The Mosquito Museum's chief electricianA gorgeous restored De Havilland at The Mosquito Museum
A plane stripped down to primer for restoration at The Mosquito MuseumA sign at The Mosquito Museum
One of our favourite local treats is the shabby but brilliant de Havilland Aircraft Heritage Centre, which everyone knows as the Mosquito Museum. Here they made the first handful of Mosquitos in a hanger disguised as a barn (in case the Germans spotted it) and here they have two beautifully-restored planes and dozens of other de Havilland machines – lots of which you can climb all over – and a fascinating exhibit about the technologically-advanced de Havilland jet engines.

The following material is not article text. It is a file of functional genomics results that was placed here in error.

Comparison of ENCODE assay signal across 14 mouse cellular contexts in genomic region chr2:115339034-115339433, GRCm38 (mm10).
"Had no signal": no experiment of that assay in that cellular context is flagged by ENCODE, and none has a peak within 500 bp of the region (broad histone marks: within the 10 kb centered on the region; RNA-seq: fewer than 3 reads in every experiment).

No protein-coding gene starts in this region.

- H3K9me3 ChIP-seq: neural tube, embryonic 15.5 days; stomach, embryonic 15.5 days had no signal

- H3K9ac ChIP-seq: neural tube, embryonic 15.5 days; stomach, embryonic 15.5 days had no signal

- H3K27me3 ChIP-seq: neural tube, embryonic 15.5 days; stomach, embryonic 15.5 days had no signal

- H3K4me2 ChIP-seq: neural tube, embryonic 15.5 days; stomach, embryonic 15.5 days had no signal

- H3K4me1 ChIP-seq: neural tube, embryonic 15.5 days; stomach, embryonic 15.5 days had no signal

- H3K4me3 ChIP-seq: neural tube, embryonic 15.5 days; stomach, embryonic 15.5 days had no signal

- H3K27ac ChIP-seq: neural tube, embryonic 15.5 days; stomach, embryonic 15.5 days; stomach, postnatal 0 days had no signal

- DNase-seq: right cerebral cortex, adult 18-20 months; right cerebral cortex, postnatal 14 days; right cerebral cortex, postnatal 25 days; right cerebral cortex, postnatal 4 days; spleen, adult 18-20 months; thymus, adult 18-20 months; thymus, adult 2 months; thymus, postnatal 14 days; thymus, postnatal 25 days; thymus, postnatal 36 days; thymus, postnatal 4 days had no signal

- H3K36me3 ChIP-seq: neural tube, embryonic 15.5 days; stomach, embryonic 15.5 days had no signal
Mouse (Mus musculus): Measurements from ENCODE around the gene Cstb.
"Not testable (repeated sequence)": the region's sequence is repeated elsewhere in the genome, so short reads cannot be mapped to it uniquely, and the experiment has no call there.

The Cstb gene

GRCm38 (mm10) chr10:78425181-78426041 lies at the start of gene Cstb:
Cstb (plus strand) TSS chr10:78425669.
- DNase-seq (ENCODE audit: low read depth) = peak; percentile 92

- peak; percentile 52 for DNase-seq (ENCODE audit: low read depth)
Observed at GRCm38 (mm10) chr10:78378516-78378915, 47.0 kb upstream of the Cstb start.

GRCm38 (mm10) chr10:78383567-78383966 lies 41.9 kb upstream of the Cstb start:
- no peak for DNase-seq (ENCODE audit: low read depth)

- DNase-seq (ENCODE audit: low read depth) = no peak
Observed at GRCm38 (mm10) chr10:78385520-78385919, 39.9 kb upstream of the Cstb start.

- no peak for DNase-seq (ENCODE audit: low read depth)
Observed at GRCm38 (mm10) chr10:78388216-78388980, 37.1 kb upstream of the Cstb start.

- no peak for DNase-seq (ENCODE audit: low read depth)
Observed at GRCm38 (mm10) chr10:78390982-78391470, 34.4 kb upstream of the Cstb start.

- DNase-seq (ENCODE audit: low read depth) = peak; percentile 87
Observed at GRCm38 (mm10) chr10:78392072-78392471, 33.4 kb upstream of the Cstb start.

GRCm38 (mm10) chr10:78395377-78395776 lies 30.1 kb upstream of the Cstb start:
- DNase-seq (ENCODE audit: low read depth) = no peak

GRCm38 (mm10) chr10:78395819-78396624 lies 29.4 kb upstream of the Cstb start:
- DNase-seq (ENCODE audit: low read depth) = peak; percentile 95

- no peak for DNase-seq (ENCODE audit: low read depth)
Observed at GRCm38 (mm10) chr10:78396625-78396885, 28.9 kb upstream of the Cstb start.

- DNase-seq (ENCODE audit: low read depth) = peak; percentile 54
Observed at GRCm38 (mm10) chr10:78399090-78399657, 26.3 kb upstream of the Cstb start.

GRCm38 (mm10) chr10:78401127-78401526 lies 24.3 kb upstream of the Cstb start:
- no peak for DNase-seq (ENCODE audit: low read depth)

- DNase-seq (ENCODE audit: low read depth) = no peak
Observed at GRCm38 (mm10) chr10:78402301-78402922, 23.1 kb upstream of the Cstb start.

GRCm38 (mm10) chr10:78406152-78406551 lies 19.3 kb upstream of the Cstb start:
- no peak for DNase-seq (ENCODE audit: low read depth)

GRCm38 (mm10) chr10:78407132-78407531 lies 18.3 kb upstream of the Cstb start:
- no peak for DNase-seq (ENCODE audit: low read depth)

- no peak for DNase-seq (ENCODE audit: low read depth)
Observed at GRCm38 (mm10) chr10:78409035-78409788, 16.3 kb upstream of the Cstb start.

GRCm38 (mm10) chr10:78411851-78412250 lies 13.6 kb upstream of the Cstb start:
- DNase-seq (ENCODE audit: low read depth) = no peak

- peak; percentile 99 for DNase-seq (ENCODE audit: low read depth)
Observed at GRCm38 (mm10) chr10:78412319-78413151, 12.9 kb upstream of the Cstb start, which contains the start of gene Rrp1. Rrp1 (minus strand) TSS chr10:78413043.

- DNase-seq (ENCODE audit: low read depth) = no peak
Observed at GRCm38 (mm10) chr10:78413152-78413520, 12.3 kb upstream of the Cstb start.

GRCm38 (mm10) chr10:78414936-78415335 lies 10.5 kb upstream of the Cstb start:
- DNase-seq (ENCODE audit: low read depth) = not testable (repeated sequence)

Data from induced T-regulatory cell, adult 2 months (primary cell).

The best thing about the museum, though, is the gaggle of volunteers who run it, restore the planes, make the models and man the shop. They’re friendly and passionate and fascinating (and mostly pensioners). If you spot one you should stop him or her and ask about the latest project (they’re restoring another Mosquito and a gorgeous Chipmunk trainer and they just finished an amazing Moth Minor).

Half the collection’s planes are kept outdoors, so they’re pretty grubby and the interiors smell a bit like a forty year-old Morris Minor but where else can you handle the controls of a de Havilland Comet 4 airliner or flick switches in the cockpit of a Sea Venom fighter bomber? Another glorious and strange British weekend treasure. Click the little pics for bigger ones (by the way, the Moth Minor’s wings fold so that you can tow it home behind your Bentley). Lots more pics here.

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